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Topic: Basic software architecture for LED "display" (Read 3691 times) previous topic - next topic


I've got my Arduino's PWM pins wired up to a common-cathode LED strip. This is cool. My aim is to have the Arduino listen to the beat of the ambient music and play an increasingly complex series of sequences in time with that beat.

I'm thinking the way to go is to have a timed interrupt every 1/60th of a second which reads a HSL value from a circular buffer, translates it to RGB and sends it to the PWM pins. For the rest of the time I'll listen to the mic, work out when the next beat is and write the appropriate sequence into the buffer at that point.

Is this How You Do It? Or is there a Better Way? If I use Processing, do I get stuff like HSV->RGB conversion "for free" (and maybe even simple ways to make pleasing "pulses" or "heartbeats" of colour and rainbow fades)? What's the best way to do BPM detection, or is there a library for that too?

Have I got the right idea in general or am I missing something obvious?

Cheers, Robert.


This probably means I'm not going to be much help, but what are HSL and HSV?

You should be able to do it all on the Arduino.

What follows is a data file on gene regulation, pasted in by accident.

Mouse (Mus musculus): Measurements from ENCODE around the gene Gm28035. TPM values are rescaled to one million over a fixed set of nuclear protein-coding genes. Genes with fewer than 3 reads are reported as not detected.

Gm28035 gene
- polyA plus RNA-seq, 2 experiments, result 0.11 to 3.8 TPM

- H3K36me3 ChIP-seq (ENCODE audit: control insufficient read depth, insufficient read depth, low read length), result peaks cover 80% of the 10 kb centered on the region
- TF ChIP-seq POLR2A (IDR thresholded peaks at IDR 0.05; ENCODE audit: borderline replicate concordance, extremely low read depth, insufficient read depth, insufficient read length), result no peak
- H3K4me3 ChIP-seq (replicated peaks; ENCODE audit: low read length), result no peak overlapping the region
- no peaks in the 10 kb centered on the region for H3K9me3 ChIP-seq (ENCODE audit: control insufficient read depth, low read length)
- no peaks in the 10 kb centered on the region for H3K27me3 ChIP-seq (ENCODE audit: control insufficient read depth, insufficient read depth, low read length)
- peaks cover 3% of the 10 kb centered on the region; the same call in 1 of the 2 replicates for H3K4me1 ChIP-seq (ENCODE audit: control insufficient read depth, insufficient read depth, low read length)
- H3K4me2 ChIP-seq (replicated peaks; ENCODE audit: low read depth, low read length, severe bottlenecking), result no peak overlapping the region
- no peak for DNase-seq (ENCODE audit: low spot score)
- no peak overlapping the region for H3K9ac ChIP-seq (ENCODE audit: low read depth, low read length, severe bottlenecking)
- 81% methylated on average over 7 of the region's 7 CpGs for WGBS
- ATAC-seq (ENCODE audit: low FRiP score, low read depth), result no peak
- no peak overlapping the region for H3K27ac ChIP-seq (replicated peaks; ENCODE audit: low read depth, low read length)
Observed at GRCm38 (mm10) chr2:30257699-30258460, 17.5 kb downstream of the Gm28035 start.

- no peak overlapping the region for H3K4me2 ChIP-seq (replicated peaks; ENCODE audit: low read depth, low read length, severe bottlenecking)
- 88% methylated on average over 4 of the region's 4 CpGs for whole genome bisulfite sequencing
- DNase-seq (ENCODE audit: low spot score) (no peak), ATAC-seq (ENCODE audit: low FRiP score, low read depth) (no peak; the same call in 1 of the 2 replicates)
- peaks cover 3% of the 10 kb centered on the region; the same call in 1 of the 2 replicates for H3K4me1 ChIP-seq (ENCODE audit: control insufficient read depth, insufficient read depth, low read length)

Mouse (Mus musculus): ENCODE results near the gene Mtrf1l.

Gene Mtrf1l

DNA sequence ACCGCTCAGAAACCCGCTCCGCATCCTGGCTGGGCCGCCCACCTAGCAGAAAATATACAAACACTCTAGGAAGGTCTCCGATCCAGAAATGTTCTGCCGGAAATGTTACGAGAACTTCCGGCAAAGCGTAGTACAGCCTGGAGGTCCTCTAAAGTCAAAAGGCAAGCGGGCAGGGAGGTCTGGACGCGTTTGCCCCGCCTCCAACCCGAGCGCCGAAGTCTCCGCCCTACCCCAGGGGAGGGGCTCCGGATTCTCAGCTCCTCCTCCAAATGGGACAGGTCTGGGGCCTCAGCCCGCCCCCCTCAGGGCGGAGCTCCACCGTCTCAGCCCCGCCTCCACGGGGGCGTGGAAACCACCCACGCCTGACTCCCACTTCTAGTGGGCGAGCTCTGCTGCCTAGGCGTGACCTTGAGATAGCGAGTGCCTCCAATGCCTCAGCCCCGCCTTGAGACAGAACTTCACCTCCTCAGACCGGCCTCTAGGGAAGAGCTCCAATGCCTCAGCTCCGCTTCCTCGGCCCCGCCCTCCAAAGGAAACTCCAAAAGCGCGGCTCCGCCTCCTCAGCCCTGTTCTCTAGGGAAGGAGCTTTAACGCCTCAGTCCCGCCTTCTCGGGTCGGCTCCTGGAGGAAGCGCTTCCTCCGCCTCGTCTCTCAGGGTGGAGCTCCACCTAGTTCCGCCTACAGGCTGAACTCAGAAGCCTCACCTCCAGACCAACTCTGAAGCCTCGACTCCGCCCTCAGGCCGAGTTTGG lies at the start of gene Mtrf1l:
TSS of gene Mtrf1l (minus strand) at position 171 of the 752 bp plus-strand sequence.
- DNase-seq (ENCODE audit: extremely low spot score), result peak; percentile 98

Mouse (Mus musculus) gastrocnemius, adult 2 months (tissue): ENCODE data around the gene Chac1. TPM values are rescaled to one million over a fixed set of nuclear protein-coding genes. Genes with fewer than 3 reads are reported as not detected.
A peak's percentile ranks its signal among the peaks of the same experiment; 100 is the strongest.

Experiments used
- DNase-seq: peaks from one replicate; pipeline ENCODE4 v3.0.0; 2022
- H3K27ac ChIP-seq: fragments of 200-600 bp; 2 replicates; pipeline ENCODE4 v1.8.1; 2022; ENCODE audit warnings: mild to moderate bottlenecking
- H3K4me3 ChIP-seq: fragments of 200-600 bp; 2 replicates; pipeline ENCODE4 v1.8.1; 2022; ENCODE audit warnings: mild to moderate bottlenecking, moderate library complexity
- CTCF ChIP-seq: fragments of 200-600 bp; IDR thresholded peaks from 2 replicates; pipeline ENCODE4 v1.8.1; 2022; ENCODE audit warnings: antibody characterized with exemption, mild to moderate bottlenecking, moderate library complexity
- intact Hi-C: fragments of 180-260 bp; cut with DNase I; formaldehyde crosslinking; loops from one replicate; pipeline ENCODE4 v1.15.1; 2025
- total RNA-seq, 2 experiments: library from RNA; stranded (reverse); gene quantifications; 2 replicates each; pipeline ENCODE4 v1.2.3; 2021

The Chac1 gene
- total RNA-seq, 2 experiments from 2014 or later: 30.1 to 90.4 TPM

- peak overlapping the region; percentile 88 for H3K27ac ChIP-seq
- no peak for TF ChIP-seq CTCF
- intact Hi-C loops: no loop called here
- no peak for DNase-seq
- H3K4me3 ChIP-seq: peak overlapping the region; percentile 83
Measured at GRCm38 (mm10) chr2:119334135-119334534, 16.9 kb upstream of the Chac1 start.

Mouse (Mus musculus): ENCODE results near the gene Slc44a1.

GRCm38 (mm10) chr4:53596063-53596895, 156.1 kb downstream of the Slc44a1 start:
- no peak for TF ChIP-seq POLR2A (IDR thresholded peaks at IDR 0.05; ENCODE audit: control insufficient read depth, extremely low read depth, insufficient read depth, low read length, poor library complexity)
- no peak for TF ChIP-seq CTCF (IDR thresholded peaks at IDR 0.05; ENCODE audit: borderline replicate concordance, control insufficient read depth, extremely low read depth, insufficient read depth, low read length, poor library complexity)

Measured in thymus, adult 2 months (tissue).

I guess you could pick out the beat by smoothing (low pass filtering) the signal and then detecting local maxima. Or, do it in hardware and just have a comparator that picks out the drum or whatever going over some threshold.
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HSL and HSV are colour spaces which are much closer to the way humans think about colour than RGB. You can produce a "rainbow" by traveling in one direction in HSV space, instead of having to traverse the edges of the RGB cube as you would if you were thinking in RGB.

And as for low pass filtering yes, I guess that's what I need to do. What I'm not sure about is how quickly I'll need to sample in order to get a good idea of when the beat is.

Cheers, Robert.


What I'm not sure about is how quickly I'll need to sample in order to get a good idea of when the beat is.